Retro Round-up for July 18th

Retro Round-up for July 18th

Written by Cyril Lachel on 7/18/2008 for PS3   Wii   360  

Every Friday GamingNexus takes a look at the best and worst in classic games; we call it the Retro Round-Up. Unfortunately this week the GamingNexus staff is in sunny Southern California attending the annual E3 Media & Business Summit. That means that nobody had a chance to check out this week's Virtual Console games. Heck, we're busy dealing with a trade show; I doubt we even know what the Virtual Console games are this week. But don't worry; GamingNexus isn't going to let you down. Instead we're bringing you a brand new feature that takes a look at six classic games that will never come to the Virtual Console, Xbox Live Arcade or GameTap. We decided to have a little fun and talk about a few games that we remember liking 20 years ago. Will these games hold up? Find out when we spend the next two pages taking a serious look at everything from Batman to Michael Jackson in a very special episode of Retro Round-Up: Do They Hold Up?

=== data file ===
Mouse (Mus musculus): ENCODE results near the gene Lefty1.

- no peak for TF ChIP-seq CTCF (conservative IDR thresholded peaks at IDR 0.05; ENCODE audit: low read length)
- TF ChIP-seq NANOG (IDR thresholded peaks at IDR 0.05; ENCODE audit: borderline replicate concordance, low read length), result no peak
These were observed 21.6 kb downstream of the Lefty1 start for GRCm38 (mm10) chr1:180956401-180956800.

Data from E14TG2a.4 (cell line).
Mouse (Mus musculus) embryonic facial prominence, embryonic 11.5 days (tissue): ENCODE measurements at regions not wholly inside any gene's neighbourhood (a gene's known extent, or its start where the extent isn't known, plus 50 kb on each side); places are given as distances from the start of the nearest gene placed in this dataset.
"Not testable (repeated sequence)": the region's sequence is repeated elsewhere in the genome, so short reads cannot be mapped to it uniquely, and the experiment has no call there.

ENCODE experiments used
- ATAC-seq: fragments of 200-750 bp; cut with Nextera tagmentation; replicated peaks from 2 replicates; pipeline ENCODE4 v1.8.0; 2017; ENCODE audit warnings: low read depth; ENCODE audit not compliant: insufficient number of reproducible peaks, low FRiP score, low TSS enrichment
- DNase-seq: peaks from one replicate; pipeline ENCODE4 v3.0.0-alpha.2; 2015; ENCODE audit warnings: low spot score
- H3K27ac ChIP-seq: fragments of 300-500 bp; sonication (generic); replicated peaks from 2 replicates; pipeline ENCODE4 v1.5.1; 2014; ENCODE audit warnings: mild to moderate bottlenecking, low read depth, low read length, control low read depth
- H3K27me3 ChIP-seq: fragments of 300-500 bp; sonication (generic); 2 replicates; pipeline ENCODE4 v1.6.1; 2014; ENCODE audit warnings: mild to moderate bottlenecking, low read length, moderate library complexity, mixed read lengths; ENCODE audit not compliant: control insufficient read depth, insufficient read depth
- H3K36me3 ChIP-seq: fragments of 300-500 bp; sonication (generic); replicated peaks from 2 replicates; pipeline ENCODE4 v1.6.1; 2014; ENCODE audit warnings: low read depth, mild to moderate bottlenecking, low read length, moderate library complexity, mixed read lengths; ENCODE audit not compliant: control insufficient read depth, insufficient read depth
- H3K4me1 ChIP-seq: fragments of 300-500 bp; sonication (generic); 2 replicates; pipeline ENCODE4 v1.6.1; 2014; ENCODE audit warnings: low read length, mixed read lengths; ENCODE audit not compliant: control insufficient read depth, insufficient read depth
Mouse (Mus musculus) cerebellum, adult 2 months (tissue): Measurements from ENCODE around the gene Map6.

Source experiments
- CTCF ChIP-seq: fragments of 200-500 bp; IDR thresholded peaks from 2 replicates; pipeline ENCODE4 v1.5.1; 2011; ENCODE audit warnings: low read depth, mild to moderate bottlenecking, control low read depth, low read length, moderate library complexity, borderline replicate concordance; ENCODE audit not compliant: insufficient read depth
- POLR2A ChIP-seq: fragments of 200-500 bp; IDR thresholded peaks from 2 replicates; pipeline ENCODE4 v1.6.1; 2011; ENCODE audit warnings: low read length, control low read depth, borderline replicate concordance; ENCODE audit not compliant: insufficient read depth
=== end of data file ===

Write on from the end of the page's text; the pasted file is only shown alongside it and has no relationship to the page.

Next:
NOTE: These are not the Virtual Console games for the week of July 14; instead these are six random games that I remember liking 15 - 20 years ago. We will return to our regular programming next week.

Batman (NES/1989)
How I Remember It: